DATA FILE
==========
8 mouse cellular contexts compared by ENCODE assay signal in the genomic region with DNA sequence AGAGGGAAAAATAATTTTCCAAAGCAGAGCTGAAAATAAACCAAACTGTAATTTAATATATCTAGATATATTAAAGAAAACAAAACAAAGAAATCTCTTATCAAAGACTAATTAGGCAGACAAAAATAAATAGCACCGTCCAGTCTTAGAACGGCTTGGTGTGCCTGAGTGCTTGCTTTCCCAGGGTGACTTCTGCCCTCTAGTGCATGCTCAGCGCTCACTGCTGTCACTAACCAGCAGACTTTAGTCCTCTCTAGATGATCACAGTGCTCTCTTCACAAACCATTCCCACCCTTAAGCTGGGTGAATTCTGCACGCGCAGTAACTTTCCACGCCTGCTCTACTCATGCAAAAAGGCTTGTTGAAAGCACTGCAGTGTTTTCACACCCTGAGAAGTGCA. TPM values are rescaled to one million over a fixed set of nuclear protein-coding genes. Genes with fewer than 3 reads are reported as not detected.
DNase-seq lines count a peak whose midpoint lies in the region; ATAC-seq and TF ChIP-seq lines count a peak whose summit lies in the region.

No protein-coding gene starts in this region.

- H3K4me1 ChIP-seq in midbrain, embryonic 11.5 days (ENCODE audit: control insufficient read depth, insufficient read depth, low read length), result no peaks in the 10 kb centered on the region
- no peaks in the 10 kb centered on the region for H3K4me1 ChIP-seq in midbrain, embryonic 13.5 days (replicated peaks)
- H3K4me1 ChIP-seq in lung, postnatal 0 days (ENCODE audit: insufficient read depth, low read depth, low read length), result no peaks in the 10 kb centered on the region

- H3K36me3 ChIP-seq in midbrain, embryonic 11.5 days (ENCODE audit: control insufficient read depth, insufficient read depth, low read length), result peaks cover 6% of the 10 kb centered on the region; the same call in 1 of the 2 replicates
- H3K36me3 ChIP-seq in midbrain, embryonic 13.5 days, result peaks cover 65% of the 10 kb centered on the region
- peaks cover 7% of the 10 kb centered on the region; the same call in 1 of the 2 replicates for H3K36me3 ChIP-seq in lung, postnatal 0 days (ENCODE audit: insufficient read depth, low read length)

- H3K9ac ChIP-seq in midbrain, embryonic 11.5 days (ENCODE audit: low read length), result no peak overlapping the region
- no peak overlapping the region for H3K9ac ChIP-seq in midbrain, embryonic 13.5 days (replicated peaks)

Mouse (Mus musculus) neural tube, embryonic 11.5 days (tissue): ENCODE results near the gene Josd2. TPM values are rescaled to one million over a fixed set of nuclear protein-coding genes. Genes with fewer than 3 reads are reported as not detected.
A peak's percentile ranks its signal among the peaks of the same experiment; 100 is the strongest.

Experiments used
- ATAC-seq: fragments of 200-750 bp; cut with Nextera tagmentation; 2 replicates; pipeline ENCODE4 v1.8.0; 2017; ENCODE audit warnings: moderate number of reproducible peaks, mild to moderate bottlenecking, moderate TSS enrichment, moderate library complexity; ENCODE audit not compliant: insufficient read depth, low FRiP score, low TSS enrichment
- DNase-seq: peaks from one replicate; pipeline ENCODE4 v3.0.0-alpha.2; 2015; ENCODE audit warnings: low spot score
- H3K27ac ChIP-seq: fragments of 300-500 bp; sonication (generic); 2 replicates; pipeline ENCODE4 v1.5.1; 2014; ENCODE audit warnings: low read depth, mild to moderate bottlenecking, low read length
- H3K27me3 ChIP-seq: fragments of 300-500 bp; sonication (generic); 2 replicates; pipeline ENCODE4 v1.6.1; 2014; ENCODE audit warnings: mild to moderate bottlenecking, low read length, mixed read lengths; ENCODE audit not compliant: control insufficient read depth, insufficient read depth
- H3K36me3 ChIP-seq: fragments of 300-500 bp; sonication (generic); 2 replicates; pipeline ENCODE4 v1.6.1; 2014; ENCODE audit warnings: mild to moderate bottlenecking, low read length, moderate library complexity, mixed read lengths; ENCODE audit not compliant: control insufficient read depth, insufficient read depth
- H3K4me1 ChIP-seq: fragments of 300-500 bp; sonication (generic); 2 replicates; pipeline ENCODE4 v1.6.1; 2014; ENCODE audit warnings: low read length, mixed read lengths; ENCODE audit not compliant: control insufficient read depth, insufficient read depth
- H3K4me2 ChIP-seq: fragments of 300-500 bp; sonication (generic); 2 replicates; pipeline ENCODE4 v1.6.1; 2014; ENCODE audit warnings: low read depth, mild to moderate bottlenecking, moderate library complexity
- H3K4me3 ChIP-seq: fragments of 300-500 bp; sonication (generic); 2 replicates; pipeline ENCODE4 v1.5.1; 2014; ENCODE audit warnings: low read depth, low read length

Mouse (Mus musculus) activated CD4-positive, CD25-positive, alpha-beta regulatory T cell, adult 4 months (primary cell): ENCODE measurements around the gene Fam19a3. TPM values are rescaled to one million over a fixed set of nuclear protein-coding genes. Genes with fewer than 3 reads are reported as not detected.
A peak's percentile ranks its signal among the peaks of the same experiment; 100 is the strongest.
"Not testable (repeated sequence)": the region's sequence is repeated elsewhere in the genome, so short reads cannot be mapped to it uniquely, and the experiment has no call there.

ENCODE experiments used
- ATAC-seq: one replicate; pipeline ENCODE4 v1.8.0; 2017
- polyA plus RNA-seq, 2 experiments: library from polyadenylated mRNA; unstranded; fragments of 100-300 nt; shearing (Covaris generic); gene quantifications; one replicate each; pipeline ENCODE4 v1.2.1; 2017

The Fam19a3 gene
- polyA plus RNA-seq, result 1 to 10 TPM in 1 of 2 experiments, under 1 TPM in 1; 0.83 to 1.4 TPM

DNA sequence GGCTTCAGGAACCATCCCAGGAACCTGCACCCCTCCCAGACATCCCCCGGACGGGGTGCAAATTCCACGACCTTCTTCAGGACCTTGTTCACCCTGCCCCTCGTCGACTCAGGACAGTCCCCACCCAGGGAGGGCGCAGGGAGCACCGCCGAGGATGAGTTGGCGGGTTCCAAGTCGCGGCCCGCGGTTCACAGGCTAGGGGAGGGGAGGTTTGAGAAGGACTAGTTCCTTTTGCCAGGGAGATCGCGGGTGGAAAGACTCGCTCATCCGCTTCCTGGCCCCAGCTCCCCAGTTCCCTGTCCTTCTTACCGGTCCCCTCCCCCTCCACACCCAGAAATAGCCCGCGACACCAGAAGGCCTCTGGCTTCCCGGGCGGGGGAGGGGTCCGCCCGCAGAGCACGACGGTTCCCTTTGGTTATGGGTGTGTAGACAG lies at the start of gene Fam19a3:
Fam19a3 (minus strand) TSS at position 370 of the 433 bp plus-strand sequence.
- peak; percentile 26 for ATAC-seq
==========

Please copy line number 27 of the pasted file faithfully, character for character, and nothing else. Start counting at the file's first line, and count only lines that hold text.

- ATAC-seq: one replicate; pipeline ENCODE4 v1.8.0; 2017